GraphSketch Flash Applet Sample Problem 2

Sample Problem with graphSketch.swf embedded

This sample problem shows how to use this versatile applet.

A standard WeBWorK PG file with an embedded applet has six sections:

1. A tagging and description section, that describes the problem for future users and authors,
2. An initialization section, that loads required macros for the problem,
3. A problem set-up section that sets variables specific to the problem,
4. An Applet link section that inserts the applet and configures it, (this section is not present in WeBWorK problems without an embedded applet)
5. A text section, that gives the text that is shown to the student, and
6. An answer and solution section, that specifies how the answer(s) to the problem is(are) marked for correctness, and gives a solution that may be shown to the student after the problem set is complete.

The sample file attached to this page shows this; below the file is shown to the left, with a second column on its right that explains the different parts of the problem that are indicated above. A screenshot of the applet embedded in this WeBWorK problem is shown below:

There are other example problems using this applet:
GraphSketch Flash Applet Sample Problem 1
GraphSketch Flash Applet Sample Problem 3
And other problems using applets:
Derivative Graph Matching Flash Applet Sample Problem
USub Applet Sample Problem
trigwidget Applet Sample Problem
solidsWW Flash Applet Sample Problem 1
solidsWW Flash Applet Sample Problem 2
solidsWW Flash Applet Sample Problem 3
Hint Applet (Trigonometric Substitution) Sample Problem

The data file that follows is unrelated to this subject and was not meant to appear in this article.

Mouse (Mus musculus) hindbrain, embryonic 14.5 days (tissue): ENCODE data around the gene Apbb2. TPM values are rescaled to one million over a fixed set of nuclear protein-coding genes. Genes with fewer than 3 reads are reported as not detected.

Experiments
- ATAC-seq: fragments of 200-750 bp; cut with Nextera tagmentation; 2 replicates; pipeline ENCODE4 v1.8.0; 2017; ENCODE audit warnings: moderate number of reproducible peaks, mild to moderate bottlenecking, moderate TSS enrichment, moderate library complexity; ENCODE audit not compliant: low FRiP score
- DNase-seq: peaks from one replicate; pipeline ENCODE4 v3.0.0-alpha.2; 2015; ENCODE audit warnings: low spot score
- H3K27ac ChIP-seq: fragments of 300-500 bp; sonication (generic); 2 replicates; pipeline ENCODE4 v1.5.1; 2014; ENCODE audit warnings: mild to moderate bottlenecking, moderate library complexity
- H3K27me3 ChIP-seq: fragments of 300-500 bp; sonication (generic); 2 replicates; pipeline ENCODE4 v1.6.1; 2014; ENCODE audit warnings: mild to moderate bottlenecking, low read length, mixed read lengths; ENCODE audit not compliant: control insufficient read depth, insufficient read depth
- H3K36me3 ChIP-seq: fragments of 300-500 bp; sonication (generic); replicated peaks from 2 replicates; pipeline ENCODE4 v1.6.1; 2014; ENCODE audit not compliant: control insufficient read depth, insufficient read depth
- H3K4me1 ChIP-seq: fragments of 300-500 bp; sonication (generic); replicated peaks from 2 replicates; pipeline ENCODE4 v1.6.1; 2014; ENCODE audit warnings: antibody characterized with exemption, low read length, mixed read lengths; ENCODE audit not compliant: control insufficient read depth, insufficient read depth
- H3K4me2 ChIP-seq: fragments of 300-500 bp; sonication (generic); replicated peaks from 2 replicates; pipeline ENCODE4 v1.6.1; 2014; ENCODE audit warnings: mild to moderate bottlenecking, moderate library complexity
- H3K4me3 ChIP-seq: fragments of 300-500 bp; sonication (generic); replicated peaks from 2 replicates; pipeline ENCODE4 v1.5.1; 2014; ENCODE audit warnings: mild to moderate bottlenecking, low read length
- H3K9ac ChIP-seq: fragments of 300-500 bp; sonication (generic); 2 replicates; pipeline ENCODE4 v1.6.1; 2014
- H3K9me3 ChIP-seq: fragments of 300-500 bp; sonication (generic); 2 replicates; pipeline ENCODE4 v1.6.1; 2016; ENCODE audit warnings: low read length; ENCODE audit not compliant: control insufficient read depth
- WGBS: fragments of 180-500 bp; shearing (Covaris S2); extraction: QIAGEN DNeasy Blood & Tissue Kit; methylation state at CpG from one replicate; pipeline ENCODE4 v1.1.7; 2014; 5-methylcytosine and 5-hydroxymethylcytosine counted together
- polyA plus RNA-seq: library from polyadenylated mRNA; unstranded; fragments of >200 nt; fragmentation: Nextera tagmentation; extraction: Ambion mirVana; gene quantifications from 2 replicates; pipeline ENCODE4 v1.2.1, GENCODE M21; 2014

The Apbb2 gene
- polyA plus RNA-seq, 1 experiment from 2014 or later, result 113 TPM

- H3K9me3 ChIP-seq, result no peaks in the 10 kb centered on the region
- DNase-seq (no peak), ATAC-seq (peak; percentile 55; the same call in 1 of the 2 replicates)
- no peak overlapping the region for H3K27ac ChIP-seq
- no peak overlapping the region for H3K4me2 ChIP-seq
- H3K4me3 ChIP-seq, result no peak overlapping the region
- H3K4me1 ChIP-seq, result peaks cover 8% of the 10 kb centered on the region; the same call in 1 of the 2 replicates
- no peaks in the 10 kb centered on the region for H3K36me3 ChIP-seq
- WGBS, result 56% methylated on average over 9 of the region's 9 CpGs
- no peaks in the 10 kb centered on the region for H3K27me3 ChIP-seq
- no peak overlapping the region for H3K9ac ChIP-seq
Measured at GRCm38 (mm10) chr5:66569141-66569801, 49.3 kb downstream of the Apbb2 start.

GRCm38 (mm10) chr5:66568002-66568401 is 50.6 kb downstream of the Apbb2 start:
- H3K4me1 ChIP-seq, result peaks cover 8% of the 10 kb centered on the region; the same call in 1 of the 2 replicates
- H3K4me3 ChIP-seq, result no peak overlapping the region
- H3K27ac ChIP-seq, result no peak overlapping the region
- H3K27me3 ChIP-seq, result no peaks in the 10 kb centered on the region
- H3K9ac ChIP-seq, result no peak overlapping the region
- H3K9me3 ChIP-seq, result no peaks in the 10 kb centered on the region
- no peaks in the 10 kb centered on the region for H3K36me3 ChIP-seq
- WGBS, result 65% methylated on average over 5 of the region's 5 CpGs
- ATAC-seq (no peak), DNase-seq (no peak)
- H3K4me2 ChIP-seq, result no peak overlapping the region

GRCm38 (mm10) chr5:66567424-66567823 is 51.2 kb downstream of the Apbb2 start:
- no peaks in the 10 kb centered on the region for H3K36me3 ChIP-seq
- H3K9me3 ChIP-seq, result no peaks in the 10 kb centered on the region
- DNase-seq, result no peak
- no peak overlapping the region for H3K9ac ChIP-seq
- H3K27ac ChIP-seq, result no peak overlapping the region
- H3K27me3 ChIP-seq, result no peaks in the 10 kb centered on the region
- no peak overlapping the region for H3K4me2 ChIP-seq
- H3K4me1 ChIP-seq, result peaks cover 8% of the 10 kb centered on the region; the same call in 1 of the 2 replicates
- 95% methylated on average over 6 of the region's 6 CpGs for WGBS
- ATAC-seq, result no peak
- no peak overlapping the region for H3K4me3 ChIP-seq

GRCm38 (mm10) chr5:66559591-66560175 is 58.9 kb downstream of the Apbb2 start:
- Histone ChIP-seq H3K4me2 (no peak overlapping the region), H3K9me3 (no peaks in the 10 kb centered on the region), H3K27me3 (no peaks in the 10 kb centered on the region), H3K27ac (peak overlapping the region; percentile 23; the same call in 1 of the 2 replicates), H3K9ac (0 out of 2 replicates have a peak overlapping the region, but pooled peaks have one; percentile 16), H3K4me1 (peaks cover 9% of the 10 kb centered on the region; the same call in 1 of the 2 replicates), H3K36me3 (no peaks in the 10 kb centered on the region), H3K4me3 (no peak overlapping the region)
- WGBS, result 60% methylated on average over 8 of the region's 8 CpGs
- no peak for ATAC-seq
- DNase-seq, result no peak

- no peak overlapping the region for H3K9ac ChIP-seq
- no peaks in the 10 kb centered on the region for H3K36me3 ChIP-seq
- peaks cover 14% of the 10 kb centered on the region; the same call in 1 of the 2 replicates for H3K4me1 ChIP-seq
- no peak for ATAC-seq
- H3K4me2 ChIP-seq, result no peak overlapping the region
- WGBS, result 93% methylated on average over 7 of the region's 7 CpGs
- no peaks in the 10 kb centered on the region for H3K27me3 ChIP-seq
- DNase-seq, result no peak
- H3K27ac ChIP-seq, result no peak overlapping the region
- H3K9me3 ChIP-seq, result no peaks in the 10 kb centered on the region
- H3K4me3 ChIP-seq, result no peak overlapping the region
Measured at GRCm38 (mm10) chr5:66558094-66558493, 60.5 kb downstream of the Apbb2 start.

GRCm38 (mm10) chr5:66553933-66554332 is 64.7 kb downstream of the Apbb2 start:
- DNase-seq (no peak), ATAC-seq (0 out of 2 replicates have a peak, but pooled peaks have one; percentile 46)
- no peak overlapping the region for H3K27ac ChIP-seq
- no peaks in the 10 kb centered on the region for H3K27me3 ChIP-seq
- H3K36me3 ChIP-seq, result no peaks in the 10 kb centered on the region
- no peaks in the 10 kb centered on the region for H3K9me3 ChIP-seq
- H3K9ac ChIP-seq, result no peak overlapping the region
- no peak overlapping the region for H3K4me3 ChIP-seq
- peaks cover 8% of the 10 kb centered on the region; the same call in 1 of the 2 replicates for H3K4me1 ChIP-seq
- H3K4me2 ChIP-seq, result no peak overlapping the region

Flash Applets Tutorial
Things to consider in developing WeBWorK problems with embedded Flash applets

PG problem file Explanation
```##DESCRIPTION
##  understanding derivatives graphically
##ENDDESCRIPTION

##KEYWORDS('derivatives', 'graph','Flash applets','NSF-0941388')

## DBsubject('Calculus')
## DBchapter('Limits and Derivatives')
## DBsection('Derivatives')
## Date('6/12/2012')
## Author('Barbara Margolius')
## Institution('Cleveland State University')
## TitleText1('')
## EditionText1('2012')
## AuthorText1('')
## Section1('')
## Problem1('')
###########################################
# This work is supported in part by
# the National Science Foundation
# under the grant DUE-0941388.
###########################################
```

This is the tagging and description section of the problem. Note that any line that begins with a "#" character is a comment for other authors who read the problem, and is not interpreted by WeBWorK.

The description is provided to give a quick summary of the problem so that someone reading it later knows what it does without having to read through all of the problem code.

All of the tagging information exists to allow the problem to be easily indexed. Because this is a sample problem there isn't a textbook per se, and we've used some default tagging values. There is an on-line list of current chapter and section names and a similar list of keywords. The list of keywords should be comma separated and quoted (e.g., KEYWORDS('calculus','derivatives')).

```DOCUMENT();

"PGstandard.pl",
"AppletObjects.pl",
"MathObjects.pl",
);
```

This is the initialization section of the problem. The first executed line of the problem must be the `DOCUMENT();` command. Note that every command must end with a semicolon.